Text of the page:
The first half of 2020 was bad, economically, for Indiana. So will the state recover in the second half of the year?
Mike Hicks, an economist at Ball State University, predicts a slightly better outlook for the final six months, but Indiana and the local governments will continue to struggle for a while.
“At the state level, we’re looking at a loss of tax dollars somewhere between $2.1 billion and $2.4 billion over the next couple years,” Hicks told Inside Indiana Business.
He says there are certain counties that have been hit harder than others, especially those that heavily rely on casino revenue, tourism, or the bar and restaurant business.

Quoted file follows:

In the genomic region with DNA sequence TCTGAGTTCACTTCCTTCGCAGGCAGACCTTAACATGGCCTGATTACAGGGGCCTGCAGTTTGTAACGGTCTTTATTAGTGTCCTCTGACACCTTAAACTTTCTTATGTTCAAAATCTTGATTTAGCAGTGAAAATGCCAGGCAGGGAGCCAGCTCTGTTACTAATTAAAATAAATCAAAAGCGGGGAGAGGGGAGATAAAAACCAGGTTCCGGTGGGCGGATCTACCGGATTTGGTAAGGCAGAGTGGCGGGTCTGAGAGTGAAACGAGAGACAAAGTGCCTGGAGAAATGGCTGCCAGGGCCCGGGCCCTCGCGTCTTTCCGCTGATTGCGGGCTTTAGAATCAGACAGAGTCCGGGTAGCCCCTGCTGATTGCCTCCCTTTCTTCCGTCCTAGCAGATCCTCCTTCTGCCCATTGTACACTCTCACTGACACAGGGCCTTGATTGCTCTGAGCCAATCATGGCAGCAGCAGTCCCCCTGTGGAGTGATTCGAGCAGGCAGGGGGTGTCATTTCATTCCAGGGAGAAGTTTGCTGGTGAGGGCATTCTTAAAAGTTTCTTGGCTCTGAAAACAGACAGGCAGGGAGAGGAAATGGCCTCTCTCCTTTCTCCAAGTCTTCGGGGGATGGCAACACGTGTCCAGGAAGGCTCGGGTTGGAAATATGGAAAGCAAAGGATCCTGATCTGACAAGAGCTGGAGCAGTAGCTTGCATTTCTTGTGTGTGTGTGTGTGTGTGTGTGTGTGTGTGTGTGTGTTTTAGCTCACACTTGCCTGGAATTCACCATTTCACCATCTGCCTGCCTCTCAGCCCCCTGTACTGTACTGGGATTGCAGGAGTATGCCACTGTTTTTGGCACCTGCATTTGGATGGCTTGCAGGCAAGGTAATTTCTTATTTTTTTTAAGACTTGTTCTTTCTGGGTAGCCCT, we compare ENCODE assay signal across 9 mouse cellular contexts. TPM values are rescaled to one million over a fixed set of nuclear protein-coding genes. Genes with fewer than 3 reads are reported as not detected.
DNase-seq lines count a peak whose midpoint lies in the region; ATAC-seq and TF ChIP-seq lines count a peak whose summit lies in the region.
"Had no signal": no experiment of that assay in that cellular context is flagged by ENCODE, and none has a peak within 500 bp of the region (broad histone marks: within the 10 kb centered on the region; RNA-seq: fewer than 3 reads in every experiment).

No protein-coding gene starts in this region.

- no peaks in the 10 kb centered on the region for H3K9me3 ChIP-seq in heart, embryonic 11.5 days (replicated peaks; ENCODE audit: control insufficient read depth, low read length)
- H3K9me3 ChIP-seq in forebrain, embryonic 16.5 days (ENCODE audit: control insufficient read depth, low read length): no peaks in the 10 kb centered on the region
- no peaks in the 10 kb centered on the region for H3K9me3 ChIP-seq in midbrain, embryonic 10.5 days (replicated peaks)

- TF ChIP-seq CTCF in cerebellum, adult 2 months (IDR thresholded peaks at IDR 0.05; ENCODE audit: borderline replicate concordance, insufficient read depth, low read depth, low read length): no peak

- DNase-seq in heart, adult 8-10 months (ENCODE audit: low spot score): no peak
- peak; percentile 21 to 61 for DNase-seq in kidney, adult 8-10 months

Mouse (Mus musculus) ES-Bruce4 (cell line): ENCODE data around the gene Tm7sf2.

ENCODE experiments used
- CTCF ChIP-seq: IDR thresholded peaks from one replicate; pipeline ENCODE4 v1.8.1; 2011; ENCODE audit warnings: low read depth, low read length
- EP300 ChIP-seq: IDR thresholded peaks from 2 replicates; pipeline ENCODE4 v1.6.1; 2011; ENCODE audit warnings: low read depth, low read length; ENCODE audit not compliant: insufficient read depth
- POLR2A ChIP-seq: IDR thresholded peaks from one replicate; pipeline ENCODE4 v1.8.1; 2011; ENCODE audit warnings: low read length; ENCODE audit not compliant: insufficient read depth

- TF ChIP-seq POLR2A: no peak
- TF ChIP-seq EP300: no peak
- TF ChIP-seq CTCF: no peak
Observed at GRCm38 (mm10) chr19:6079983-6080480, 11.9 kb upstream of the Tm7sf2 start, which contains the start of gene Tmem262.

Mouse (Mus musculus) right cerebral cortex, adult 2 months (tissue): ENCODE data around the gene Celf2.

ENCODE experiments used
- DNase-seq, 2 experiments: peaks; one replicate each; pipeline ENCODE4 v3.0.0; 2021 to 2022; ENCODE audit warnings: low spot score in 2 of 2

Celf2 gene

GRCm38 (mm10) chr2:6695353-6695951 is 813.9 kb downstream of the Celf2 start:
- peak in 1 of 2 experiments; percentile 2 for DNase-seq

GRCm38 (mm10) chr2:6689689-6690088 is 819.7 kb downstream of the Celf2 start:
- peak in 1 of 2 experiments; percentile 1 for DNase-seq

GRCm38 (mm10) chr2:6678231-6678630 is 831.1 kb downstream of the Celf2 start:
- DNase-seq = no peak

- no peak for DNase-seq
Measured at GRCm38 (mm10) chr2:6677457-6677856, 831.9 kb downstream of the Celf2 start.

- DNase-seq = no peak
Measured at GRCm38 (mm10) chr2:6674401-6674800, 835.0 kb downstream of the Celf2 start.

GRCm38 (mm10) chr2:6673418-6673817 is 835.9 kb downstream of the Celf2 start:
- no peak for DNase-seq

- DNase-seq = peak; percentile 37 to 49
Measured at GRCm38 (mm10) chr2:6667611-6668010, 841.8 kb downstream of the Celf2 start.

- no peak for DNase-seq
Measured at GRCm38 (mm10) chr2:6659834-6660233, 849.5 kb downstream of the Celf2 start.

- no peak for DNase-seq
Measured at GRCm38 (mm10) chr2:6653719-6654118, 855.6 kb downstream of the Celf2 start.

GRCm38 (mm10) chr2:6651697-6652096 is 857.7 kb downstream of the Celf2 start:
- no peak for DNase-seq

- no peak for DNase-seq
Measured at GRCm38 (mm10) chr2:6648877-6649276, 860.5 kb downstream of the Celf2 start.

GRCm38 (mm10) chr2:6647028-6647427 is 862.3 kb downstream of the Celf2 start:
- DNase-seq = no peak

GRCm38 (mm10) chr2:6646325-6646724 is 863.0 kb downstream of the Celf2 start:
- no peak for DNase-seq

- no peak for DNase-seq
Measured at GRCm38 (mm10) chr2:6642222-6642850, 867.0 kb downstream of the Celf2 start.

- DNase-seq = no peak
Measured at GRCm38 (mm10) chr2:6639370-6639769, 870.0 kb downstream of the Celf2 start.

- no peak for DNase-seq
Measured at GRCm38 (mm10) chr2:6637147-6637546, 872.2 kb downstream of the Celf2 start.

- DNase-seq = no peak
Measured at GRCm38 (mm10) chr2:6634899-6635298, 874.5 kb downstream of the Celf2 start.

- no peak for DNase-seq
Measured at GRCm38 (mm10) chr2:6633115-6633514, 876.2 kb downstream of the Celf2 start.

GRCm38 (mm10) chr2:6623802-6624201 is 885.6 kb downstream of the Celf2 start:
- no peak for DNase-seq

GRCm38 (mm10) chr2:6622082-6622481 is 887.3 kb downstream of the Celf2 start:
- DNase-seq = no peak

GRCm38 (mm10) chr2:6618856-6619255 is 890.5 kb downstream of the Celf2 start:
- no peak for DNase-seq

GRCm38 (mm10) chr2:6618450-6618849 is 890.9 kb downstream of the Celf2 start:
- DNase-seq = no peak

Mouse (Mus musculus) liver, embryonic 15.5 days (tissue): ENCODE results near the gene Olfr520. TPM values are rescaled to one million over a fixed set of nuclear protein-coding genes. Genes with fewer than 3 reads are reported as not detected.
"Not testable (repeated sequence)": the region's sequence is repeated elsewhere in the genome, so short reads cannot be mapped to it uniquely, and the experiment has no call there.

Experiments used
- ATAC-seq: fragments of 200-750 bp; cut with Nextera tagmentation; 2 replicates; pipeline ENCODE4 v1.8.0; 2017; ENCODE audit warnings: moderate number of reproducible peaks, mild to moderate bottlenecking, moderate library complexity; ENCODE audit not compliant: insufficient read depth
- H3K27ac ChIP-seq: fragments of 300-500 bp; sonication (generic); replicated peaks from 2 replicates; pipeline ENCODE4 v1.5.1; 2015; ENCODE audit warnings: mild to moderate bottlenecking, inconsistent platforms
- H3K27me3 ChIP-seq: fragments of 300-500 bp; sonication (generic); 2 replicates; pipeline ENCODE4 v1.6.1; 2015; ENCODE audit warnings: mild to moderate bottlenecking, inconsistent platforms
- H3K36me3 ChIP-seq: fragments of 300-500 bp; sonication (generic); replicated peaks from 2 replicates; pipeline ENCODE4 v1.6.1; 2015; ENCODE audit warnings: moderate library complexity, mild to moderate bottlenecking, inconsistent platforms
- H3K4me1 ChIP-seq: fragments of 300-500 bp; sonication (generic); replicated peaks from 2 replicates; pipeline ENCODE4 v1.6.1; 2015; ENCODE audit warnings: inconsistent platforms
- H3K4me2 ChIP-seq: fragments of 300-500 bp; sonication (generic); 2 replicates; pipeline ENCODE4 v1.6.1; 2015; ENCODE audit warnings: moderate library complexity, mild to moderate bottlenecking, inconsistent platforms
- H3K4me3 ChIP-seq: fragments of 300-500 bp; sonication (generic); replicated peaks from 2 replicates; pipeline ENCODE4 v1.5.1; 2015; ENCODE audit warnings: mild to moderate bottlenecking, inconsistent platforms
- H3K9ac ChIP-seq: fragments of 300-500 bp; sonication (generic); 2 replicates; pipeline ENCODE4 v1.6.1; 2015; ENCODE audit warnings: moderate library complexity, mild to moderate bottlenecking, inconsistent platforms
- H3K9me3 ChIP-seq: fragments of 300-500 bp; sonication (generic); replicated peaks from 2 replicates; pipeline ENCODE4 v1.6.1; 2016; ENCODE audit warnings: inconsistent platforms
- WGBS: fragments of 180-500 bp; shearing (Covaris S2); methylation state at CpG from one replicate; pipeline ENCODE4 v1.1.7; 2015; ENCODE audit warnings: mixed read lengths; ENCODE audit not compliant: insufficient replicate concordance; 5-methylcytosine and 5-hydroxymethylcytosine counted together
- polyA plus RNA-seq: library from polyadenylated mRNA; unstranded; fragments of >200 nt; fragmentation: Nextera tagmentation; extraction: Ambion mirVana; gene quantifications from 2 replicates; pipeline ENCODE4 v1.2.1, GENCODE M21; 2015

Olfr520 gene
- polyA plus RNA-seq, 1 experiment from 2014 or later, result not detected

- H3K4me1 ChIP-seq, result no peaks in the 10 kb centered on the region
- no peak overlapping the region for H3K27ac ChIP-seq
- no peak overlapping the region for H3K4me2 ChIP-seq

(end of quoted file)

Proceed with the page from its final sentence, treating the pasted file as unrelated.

“There are 20 to 30 counties that are facing, perhaps, double-digit (percentage) revenue losses, some extraordinarily high, through 2022 and even 2023,” Hicks said.
He adds that schools in Indiana are already facing financial problems, and it could be even worse this upcoming academic year.
“We don’t know what extra costs for schooling might be,” Hicks said. “I’ve heard about estimates of $1 million or more, per school, to equip them for COVID-19, and that doesn’t include broadband and technology to do online education.”
Hicks says the Hoosier state should slightly recover in the second part of the year, but “we’re not going to get back to where we were (before the pandemic) for a couple of years.” He predicts Gross Domestic Product for 2020 will finish about six percent lower than in 2019.